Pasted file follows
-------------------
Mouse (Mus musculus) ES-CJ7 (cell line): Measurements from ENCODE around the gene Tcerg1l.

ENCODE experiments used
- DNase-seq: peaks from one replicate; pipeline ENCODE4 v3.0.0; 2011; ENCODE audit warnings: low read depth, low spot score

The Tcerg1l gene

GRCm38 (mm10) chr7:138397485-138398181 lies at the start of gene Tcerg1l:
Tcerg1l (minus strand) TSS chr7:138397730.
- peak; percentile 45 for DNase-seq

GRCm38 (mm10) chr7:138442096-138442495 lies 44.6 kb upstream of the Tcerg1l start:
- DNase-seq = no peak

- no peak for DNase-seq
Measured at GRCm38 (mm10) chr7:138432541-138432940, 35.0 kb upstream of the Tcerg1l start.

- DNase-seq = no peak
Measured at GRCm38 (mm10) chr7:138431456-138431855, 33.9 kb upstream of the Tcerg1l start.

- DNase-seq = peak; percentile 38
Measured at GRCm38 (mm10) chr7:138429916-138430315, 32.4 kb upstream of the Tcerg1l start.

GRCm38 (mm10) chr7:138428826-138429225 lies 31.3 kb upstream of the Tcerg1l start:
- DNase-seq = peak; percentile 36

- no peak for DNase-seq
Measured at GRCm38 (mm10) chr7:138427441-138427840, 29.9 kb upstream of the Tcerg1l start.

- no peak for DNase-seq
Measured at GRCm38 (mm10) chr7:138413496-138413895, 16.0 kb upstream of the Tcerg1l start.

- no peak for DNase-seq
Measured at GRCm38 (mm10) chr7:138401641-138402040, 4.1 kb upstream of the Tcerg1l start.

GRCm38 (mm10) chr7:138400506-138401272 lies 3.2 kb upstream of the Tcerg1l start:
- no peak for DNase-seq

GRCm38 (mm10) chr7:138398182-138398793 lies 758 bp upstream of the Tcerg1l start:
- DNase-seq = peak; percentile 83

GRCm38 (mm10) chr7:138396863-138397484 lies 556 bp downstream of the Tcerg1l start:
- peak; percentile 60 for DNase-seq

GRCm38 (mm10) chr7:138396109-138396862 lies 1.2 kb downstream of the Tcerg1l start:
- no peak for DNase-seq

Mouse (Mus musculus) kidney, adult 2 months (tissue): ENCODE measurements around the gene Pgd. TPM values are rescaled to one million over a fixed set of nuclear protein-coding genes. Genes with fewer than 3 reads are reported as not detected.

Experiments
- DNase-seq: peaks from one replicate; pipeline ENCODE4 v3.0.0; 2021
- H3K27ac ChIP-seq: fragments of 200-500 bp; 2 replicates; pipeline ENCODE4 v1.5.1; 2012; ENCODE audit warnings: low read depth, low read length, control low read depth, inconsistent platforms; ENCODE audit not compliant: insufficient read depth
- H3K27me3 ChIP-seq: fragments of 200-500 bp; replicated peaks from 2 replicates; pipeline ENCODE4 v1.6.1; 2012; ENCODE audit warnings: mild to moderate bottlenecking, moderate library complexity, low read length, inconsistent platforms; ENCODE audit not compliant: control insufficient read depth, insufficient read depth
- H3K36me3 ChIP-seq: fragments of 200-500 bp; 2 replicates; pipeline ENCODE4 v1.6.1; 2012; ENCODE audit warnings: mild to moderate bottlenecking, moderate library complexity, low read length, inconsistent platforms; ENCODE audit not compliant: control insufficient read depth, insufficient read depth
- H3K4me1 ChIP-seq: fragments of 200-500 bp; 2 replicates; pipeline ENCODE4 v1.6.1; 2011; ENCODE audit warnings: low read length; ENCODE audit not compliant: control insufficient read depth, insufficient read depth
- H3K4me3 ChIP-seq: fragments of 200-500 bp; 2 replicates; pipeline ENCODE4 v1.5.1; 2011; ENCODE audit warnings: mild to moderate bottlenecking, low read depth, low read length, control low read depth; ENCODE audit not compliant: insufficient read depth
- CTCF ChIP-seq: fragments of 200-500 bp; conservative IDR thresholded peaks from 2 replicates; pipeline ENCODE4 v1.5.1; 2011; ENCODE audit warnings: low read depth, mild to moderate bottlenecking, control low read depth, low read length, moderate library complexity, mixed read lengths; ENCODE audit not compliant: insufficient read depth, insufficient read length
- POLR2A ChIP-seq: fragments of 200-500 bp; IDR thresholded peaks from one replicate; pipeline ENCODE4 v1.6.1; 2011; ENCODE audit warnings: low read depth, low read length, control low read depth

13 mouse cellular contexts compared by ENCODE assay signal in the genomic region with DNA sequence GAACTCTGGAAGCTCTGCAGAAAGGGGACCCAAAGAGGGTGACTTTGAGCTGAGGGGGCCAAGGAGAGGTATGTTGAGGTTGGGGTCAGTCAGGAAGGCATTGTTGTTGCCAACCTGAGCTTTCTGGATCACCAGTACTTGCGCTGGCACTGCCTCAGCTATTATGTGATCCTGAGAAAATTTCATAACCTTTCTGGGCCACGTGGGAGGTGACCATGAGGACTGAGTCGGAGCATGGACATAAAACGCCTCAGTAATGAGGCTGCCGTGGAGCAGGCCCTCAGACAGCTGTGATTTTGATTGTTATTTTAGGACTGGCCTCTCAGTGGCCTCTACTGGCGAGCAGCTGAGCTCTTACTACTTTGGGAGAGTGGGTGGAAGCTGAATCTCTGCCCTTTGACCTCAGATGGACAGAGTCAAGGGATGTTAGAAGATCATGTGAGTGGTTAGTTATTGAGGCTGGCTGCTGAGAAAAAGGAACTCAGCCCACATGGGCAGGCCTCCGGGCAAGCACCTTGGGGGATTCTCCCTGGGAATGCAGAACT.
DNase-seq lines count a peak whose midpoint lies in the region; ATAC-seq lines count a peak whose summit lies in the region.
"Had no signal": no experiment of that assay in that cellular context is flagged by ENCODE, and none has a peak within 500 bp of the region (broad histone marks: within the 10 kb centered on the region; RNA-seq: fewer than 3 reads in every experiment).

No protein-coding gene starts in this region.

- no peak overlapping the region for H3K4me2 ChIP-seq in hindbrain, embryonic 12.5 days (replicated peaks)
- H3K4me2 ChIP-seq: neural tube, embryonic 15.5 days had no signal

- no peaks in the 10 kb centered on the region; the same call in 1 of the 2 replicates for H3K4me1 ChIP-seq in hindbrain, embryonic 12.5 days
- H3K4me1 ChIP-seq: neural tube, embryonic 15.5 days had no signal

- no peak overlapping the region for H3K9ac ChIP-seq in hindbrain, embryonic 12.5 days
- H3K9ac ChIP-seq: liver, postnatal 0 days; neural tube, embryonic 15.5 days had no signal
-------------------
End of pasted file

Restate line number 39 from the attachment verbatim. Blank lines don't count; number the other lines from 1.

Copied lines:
- H3K4me3 ChIP-seq: fragments of 200-500 bp; 2 replicates; pipeline ENCODE4 v1.5.1; 2011; ENCODE audit warnings: mild to moderate bottlenecking, low read depth, low read length, control low read depth; ENCODE audit not compliant: insufficient read depth